In May of last year I took a two-week trip to Germany. My original plan was to stay in Berlin for just four days, but I fell in love so fast with the city that I ended up staying for double that time.
During that trip, I met two travelers from Tel Aviv, a couple—Yael and Andre—who I ended up spending most of my time with. One of their friends, Lars, was born in East Berlin before the wall came down. He offered to take us to an abandoned spy station or an abandoned hospital both of which were just outside of the city.
Andre and I voted for the hospital, but the idea of an abandoned hospital freaked Yael out, so we agreed to visit the spy station to spare her nerves.
It was nice to have a proper guide who knew so much about the city. Lars led us by train and through a suburban neighborhood until we reach a well-carved path up a hill.
A bit of info/history: Teufelsberg is German for Devil’s Mountain. We later learned that the hill is artificial and was built after World War Two as the rubble of the city was cleared out and heaped on the hill over the next two decades. Also, underneath the hill is a Nazi military-technical college that was never completed. After the Allies were unsuccessful in destroying the school, they decided just to bury the thing.
In the 1960s, the NSA took control of the hill for military purposes and the listening station was under construction shortly afterward. For thirty years they remained there, until 1992. Now, after an unsuccessful attempt to make the station into luxury condos, the building remains vacant and vandalized.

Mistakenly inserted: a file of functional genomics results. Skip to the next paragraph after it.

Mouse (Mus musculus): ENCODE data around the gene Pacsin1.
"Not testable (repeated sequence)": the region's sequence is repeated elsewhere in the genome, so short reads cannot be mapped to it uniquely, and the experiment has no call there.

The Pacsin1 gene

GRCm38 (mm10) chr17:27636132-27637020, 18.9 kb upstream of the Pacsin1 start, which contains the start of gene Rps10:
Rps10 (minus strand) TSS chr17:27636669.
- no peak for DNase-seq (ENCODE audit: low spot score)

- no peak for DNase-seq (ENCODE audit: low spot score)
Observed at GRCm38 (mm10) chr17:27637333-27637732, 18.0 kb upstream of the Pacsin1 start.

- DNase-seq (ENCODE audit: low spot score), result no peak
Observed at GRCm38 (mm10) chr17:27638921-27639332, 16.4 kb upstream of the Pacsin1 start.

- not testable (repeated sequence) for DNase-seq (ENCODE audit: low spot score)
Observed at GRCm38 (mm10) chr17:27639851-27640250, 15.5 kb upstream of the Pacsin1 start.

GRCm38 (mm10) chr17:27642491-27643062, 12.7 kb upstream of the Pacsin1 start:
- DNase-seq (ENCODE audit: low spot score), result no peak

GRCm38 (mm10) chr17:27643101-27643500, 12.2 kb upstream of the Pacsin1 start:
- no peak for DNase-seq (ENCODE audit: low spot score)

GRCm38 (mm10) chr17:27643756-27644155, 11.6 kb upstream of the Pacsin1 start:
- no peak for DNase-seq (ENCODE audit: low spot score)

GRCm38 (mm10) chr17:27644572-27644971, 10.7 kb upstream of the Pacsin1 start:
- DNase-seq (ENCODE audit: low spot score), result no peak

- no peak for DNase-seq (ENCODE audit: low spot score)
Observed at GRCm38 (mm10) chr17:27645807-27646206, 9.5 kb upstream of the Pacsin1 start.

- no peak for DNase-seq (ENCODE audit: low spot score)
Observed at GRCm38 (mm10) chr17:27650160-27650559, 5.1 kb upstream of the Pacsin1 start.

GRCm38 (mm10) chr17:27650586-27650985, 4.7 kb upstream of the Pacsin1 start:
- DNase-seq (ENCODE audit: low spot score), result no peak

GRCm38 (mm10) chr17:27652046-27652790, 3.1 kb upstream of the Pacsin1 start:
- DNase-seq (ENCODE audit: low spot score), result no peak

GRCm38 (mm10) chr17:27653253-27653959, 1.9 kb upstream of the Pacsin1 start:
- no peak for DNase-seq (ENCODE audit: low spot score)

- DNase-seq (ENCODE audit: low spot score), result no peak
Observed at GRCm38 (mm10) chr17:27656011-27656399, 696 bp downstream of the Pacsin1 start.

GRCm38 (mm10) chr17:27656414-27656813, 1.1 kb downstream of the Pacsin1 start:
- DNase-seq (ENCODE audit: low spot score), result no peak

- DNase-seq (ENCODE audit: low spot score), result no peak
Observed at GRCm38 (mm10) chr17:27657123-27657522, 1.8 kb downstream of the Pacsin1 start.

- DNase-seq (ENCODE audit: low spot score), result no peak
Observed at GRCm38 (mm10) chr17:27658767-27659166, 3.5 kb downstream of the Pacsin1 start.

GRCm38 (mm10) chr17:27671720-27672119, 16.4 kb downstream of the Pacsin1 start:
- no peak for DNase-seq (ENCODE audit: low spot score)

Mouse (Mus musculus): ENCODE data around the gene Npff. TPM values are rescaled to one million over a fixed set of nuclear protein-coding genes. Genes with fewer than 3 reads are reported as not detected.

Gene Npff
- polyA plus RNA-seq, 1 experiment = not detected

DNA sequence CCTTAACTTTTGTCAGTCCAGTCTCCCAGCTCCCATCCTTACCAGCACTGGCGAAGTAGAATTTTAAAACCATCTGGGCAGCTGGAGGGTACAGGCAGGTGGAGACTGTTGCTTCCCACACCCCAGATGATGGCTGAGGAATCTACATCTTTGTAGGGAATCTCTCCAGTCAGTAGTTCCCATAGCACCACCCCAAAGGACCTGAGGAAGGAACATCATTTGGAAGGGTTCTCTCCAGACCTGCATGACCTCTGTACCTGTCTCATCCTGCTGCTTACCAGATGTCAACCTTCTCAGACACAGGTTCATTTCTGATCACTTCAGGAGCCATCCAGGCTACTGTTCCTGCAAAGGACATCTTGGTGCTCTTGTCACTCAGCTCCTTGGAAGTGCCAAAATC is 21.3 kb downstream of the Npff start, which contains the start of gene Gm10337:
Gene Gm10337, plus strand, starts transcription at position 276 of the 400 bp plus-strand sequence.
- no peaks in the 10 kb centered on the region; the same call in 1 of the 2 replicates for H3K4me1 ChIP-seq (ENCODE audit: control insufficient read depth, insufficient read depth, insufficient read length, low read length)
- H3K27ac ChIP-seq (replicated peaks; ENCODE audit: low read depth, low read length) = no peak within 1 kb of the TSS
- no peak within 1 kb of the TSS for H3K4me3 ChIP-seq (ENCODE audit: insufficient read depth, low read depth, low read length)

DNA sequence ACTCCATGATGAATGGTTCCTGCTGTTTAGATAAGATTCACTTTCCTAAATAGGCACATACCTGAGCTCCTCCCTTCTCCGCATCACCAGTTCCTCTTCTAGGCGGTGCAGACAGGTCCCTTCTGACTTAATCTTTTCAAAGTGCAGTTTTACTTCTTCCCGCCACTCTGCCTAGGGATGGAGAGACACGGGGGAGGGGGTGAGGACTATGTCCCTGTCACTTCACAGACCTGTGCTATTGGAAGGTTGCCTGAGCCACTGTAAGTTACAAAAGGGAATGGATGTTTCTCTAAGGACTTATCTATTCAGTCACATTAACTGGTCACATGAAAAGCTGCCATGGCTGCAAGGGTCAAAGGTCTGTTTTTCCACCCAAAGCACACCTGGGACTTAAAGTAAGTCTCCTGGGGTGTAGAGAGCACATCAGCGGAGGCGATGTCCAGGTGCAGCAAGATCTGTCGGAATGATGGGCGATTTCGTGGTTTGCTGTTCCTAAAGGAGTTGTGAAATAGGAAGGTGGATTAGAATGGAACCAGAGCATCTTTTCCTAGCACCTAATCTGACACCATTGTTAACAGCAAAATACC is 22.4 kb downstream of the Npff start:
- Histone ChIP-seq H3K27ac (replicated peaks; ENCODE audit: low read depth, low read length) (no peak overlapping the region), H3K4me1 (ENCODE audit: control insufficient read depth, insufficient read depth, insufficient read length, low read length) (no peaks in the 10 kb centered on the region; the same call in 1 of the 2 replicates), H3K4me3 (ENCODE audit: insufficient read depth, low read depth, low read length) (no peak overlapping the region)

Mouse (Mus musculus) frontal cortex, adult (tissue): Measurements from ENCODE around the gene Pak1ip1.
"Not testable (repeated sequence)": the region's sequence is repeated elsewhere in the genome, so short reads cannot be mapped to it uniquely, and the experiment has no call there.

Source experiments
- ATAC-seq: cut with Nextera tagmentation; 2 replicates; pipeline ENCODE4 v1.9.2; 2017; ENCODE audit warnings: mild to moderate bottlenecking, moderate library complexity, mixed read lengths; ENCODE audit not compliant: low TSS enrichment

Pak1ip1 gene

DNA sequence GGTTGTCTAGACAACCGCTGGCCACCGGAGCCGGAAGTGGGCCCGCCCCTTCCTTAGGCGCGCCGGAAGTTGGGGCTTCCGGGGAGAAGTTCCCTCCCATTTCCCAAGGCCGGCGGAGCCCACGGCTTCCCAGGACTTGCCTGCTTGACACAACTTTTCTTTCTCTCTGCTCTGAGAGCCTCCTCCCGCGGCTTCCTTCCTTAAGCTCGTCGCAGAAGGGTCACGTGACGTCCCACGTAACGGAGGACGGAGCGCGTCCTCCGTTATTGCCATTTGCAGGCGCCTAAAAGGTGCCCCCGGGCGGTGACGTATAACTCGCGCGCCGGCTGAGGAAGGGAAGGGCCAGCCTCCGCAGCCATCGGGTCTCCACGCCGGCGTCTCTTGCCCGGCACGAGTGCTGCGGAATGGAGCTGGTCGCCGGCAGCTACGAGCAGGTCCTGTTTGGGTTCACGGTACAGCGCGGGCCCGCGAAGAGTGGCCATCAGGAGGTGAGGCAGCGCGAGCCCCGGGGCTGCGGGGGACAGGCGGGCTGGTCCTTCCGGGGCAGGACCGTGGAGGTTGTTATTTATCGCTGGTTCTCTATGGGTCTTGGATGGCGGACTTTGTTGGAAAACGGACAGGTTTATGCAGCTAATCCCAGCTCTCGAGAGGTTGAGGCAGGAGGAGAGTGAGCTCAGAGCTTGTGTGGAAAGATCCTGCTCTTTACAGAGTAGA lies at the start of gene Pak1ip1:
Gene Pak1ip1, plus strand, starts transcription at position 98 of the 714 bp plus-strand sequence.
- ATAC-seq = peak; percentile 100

During our hike to the top of the hill, Lars told us how he had been to the spy station a few years earlier and there was always a hole in the fence that guarded it. I was excited. After years of looking up pictures of abandoned places online, I was finally going to get to do some exploring of my own. But when we reached the top we were disappointed to find that all of the holes in the fence had been diligently patched. We were even more disappointed to find out that now the station is open to the public…for a fee. This made the journey seem a few notches less exciting.
But we handed over 8 euros each and went on the tour. I hadn’t climbed all the way to the top of the hill just to turn around at the gate of the spy station. I was having my first abandoned adventure whether it was guided or not!
The tour was in German, but the tour guide switched to a German/English combo once he saw the confused looks on our faces and—best of all—he spoke and then left us to our own devices.
Almost every wall of every room and every stairwell was covered with graffiti, some of it incredibly beautiful.
The views from the top of the tower were perfect. In the top dome our voices echoed wildly. From a window, we could see the city in the distance.
Even with a fee and a tour guide, the spy station was fantastic. And…as a bonus, we had enough time to visit the abandoned hospital, Beelitz, that afternoon.